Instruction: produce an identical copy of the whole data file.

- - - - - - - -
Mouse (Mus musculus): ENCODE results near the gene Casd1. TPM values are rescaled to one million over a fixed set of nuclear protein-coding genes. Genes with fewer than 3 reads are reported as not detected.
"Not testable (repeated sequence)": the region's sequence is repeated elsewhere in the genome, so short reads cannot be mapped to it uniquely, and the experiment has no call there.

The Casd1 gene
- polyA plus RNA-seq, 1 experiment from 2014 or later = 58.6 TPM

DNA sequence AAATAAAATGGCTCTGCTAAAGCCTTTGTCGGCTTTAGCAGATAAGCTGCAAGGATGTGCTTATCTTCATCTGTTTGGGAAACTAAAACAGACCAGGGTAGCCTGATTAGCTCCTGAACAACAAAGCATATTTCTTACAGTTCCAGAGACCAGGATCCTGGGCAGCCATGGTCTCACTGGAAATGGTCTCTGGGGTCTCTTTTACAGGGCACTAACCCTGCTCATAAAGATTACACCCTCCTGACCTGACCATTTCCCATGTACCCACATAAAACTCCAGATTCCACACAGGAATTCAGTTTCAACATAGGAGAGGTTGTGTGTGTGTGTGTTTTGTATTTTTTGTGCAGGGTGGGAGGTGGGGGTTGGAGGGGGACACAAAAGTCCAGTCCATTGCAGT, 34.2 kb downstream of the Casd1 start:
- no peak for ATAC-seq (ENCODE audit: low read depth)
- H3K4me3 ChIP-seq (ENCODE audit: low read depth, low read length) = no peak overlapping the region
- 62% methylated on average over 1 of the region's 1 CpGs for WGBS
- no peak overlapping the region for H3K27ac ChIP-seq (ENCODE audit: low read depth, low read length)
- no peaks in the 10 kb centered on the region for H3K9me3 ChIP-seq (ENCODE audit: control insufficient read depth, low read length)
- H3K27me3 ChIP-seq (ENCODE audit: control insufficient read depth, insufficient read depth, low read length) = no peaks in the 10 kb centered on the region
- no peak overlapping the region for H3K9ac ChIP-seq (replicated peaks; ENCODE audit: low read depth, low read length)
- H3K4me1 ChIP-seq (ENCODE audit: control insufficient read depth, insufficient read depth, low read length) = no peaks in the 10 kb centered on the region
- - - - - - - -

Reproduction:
Mouse (Mus musculus): ENCODE results near the gene Casd1. TPM values are rescaled to one million over a fixed set of nuclear protein-coding genes. Genes with fewer than 3 reads are reported as not detected.
"Not testable (repeated sequence)": the region's sequence is repeated elsewhere in the genome, so short reads cannot be mapped to it uniquely, and the experiment has no call there.

The Casd1 gene
- polyA plus RNA-seq, 1 experiment from 2014 or later = 58.6 TPM

DNA sequence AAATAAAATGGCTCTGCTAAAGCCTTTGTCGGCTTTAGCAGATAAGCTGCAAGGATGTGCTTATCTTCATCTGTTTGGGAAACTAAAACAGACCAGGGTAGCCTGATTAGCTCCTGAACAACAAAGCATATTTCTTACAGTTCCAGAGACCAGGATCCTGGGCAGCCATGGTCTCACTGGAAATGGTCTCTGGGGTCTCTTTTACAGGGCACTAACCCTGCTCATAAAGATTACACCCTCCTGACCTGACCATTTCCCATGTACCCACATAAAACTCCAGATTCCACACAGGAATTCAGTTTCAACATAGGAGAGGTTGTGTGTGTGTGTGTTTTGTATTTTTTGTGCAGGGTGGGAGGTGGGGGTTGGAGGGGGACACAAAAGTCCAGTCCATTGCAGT, 34.2 kb downstream of the Casd1 start:
- no peak for ATAC-seq (ENCODE audit: low read depth)
- H3K4me3 ChIP-seq (ENCODE audit: low read depth, low read length) = no peak overlapping the region
- 62% methylated on average over 1 of the region's 1 CpGs for WGBS
- no peak overlapping the region for H3K27ac ChIP-seq (ENCODE audit: low read depth, low read length)
- no peaks in the 10 kb centered on the region for H3K9me3 ChIP-seq (ENCODE audit: control insufficient read depth, low read length)
- H3K27me3 ChIP-seq (ENCODE audit: control insufficient read depth, insufficient read depth, low read length) = no peaks in the 10 kb centered on the region
- no peak overlapping the region for H3K9ac ChIP-seq (replicated peaks; ENCODE audit: low read depth, low read length)
- H3K4me1 ChIP-seq (ENCODE audit: control insufficient read depth, insufficient read depth, low read length) = no peaks in the 10 kb centered on the region